PORTAGE | When a company looks to relocate or find a new home, its officials look for ease of transportation and access to reliable utilities among other things.
Companies are finding those attributes in Portage, said Jim Fitzer, executive director of the Portage Economic Development Corp.
"Companies want transportation accessibility to their raw materials supplier as well as their end users. They also want access to utilities, fiber optics. They are also looking for accessibility to their home headquarters and are looking for workforce development to give them a capable workforce," said Fitzer.
Portage, home to some 36,000 residents, is blessed with a good location. On the tip of Lake Michigan, it is home to a deep water port. Interstates 94 and 80/90 cross through the city as well as three U.S. highways. Rail lines also crisscross the city.
Owners of Ratner Steel Supply saw the benefits in 2012 when they shifted the company's precision slitting operation from Minnesota to a new plant in the region, making a $15 million investment at the Port of Indiana. They initially created 30 new jobs.
Fitzer said the new city resident will buy a lot of steel from NMLK, supporting an existing business in the city, and will ship much of its product to the immediate area.
Other significant investments to the city in 2012 were Indiana Pickling, which made a $7.5 million investment at its plant at the port, creating four new jobs; Phoenix Services LLC, which built a 13-acre distribution facility at the port, creating 80 jobs and the acquisition by Manufacturing Solutions International of Graphic Packaging International and the continuing of its 157,000-square-foot facility on U.S. 20.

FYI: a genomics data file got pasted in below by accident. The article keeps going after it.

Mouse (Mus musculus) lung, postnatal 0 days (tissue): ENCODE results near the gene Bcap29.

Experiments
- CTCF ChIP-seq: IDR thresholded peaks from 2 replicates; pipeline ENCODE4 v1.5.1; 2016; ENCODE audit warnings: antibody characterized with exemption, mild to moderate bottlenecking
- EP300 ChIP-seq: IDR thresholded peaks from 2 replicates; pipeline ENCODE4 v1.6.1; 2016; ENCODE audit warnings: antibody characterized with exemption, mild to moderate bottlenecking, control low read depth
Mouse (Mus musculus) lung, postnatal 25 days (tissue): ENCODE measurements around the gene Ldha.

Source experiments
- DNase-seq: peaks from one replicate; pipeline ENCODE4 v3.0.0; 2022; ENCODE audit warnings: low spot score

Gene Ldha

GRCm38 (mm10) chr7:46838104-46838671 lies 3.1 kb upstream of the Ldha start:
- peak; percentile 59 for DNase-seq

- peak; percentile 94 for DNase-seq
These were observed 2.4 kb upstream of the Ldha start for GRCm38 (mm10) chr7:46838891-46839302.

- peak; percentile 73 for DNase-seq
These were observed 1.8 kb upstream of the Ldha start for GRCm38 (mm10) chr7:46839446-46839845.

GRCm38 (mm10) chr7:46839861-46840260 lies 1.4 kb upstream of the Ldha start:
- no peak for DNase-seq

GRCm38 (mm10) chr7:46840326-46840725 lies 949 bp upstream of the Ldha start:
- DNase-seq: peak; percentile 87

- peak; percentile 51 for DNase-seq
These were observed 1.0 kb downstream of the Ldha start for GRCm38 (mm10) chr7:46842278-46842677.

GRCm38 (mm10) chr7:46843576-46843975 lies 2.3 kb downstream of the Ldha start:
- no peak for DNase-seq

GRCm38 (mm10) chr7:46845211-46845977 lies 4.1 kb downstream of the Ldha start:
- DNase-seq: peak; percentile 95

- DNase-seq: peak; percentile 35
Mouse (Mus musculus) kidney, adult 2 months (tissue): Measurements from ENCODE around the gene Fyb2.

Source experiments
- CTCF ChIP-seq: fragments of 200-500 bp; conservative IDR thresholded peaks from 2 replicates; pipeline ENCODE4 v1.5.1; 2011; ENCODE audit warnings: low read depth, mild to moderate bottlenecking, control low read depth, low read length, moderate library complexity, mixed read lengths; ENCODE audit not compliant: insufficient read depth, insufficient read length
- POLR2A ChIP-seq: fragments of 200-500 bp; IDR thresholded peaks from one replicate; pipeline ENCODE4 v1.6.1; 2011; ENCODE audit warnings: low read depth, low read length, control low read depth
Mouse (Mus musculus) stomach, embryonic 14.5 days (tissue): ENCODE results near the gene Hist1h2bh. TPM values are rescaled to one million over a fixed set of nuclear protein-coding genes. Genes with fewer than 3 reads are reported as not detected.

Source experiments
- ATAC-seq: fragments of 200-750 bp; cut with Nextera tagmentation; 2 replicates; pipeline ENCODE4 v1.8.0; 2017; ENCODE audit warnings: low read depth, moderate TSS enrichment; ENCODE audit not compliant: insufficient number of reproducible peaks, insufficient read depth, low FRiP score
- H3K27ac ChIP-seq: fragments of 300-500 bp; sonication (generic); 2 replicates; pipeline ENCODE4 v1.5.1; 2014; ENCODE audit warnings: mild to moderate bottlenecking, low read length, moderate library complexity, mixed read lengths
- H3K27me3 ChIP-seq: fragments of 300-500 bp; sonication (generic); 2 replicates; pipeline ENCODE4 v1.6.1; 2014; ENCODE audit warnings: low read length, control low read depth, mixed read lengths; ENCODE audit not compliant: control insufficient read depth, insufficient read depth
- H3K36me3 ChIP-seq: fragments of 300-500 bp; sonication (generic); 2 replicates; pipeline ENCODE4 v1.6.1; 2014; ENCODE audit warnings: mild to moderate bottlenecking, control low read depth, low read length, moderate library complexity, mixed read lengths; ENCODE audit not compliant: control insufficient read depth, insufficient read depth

In addition, Fronius began moving into its new U.S. headquarters in AmeriPlex at the Port.
Retail-wise, last year brought two new restaurants, Panda Express and Texas Roadhouse, and the announcement by Meijer that it had purchased the former Kmart building on Willowcreek Road and U.S. 6.
With Meijer expected to open this spring, Fitzer expects an upswing in retail development.
"Meijer is the shot in the arm for retail," he said, adding to keep an eye on the U.S. 6 corridor.
Still, said Fitzer, his group is concentrating on economic development as a way to bring jobs into the community. PEDCO works closely with the city to help market available land for development.
That land is becoming scarcer. There are some remaining parcels at the Port of Indiana and a few at AmeriPlex, said Fitzer, adding much of their efforts will be to market the city's Northside Business Park on Ind. 249. They are working with a prospect on a 43-acre parcel there, said Fitzer, adding it is too early to say who that might be.
There is interest in other areas throughout the city, he said, adding another important component for the city's future growth will be redeveloping the U.S. 20 corridor to provide land to developers.
U.S. 20 east of Ind. 249 is being developed for light industry with attractive buildings lining the roadway and manufacturing toward the rear of the property.
"Our goal is to expand that to the west (of Ind. 249) and have the same eye appeal," said Fitzer, adding that U.S. 20 is considered one of the gateways into the city.
Fitzer said it is too early to predict what will happen this year. Much of what happens in Portage depends on what happens at the state and national levels.
And, he said, it is equally important for the city to work with others, especially the state, to provide the incentives needed to help continue development within its boundaries.